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Cycling is turning the corner, says Marcel Kittel

Tour de France stage winner says it is up to young riders to prove sport has cleaned up its act on doping front

  • By Alaric Gomes, Senior Reporter
  • Published: 21:30 February 3, 2014
  • Gulf News

  • Image Credit: EPA
  • Germany's Marcel Kittel of team Giant-Shimano signs on before the start of stage two of the Tour Down Under cycling race in Adelaide, Australia, 22 January 2014. The race runs from 19 to 26 January.

Dubai: One of cycling’s stars-in-waiting has promised to do everything in his power to resurrect the image of his sport.

Germany’s Marcel Kittel, a member of Team Giant-Shimano who is here for the Tour of Dubai this weekend, told Gulf News: “The most important thing for us young riders is to show that we are different. We need to show that we are here to fight for our voice and that we do not want to be compared to those riders who have cheated or are cheating. We are ready to fight for our idea of cycling and we want to make clear what we want.”

The inugural Dubai event will be held in four stages from Wednesday to Saturday.

A winner of last month’s People’s Choice Classic in Adelaide, South Australia, the 25-year-old native of Arnstadt is keen to see what measures can be taken to rid cycling of its many controversies, primarily the scourge of doping.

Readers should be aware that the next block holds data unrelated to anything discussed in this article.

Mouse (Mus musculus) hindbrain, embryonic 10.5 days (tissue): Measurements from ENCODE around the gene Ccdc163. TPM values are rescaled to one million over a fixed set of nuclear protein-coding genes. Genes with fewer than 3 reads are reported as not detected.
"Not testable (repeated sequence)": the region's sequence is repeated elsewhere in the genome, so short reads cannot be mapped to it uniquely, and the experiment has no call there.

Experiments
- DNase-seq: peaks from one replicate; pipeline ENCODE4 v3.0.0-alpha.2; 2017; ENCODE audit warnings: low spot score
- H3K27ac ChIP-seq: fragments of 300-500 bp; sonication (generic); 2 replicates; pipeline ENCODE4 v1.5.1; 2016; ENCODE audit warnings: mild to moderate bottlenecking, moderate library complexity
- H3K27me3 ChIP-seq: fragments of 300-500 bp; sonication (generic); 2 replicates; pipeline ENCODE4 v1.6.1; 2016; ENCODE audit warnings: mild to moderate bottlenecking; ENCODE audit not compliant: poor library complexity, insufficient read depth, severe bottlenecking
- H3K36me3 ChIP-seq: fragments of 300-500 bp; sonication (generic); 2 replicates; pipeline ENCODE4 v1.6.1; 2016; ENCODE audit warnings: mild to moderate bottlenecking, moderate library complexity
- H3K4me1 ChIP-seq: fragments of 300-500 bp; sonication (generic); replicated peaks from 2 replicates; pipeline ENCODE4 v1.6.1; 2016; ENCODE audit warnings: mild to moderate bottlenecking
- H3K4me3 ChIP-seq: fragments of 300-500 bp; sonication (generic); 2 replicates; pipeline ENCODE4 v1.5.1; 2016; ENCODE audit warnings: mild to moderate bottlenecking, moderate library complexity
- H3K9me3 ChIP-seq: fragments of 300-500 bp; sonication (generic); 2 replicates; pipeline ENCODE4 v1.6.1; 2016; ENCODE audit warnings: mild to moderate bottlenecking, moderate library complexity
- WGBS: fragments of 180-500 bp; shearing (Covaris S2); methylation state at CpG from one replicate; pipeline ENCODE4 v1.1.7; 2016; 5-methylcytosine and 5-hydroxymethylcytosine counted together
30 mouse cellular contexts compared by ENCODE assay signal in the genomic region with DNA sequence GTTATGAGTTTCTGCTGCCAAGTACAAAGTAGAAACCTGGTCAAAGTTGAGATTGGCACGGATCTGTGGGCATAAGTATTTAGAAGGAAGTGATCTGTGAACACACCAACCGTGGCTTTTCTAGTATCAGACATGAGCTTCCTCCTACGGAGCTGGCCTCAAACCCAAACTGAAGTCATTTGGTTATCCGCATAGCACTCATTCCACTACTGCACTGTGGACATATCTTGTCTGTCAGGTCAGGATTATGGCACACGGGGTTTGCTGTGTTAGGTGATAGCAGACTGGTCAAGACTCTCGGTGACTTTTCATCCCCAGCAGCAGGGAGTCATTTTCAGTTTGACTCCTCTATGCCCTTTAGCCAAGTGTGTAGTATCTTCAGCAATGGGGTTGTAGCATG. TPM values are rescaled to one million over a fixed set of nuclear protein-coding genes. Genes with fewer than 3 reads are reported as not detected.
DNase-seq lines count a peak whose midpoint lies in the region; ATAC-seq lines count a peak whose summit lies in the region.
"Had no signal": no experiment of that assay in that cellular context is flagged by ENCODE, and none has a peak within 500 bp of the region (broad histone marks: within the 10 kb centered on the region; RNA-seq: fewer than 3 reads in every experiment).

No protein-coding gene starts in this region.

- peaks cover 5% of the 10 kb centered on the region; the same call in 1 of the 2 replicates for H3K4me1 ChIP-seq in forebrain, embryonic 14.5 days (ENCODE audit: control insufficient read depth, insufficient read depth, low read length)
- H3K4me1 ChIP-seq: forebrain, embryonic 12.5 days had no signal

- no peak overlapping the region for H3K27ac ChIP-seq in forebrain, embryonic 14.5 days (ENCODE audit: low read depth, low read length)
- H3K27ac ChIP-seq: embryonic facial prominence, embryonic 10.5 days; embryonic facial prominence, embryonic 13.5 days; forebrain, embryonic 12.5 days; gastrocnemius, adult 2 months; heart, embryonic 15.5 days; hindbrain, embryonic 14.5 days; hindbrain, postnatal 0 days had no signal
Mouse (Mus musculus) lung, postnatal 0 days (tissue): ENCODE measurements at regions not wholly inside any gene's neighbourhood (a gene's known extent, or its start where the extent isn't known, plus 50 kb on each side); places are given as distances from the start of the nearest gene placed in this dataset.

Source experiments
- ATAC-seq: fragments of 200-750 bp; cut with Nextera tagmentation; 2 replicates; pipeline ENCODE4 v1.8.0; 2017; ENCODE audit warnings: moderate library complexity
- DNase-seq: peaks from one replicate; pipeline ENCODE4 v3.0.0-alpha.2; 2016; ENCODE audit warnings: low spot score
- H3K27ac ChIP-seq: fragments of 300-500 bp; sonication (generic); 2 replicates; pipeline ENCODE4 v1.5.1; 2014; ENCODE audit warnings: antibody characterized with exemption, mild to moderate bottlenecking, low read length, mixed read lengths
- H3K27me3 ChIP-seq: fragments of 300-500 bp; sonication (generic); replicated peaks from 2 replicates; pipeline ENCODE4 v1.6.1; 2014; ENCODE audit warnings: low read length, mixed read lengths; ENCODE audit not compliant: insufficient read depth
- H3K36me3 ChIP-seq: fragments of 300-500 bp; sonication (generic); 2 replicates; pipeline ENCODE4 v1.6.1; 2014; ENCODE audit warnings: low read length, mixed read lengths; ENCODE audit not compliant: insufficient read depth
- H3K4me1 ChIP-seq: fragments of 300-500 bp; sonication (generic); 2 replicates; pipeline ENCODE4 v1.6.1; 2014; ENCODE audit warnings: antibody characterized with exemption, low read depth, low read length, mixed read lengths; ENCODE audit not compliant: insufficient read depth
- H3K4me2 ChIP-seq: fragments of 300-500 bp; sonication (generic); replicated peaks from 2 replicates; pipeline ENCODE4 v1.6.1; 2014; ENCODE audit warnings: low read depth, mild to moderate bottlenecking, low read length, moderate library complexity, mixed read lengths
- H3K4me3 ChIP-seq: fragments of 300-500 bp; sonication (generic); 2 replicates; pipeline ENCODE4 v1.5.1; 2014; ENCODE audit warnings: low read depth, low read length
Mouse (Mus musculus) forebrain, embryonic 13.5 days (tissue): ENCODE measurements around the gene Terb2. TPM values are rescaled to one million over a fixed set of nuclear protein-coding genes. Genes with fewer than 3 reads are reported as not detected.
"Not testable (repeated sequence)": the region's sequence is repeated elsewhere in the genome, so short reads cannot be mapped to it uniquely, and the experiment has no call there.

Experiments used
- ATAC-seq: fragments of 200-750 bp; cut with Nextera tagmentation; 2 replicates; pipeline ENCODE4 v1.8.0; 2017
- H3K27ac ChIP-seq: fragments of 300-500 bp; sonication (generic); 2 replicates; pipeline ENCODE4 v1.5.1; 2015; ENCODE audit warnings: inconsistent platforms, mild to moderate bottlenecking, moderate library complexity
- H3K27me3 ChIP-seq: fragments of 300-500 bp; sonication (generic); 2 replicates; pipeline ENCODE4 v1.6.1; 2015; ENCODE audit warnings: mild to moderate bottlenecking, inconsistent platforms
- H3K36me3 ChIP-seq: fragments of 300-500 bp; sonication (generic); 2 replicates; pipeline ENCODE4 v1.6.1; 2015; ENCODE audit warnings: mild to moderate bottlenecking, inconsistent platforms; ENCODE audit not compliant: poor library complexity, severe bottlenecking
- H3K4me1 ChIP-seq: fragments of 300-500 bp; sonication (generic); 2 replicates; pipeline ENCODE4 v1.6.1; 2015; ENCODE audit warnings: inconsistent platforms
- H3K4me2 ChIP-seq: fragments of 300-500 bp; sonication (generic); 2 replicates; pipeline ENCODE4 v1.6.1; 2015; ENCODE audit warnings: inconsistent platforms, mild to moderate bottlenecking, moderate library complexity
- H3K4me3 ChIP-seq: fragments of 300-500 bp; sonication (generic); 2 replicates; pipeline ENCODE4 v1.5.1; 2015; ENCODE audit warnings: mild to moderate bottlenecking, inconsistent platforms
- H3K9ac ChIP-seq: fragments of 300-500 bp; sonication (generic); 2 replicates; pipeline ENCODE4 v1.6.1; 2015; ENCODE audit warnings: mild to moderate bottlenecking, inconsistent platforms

“Our team philosophy is very clear,” said Kittel, who won four stages in last year’s Tour de France. “We want high professional sport that is clean and we live that philosophy. And that’s exactly what we try to show spectators, other riders and anyone who is interested in our sport of cycling.”

Former seven-time Tour de France winner Lance Armstrong’s life-time ban from competitive cycling in 2012 after he admitted to doping offences has put the profile of the sport under a cloud. However, since then cycling has battled to clean up its image, and it has succeeded to a certain extent.

“I think we’ve taken some very good steps in the last couple of years by getting the truth out on the doping in cycling,” Kittel said. “It was important for all to know how it happened so that future generations do not make the same mistakes all over again.

“I want to make one thing very clear: I am not sitting here and sayng cycling is completely clean of doping. There are people who are always trying to take shortcuts to success. But I do believe we have made very good progress and cycling is one of the leaders when it comes to anti-doping.”

However, all is not lost as Kittel continues endorsing the clean side of cycling. “I hope that when we keep on fighting for our idea and thinking and then only can we really change things and the scenario,” he said. “A lot of steps have been taken already, especially when you compare the sport from now and ten years back.

“The whole environment has changed. When you look at Armstrong, today we know that it was more of a team philosophy to cheat. But today we have a team and teammates that believe in a completely different philosophy. And for me, this is the most important aspect that has changed in cycling.”

Gulf News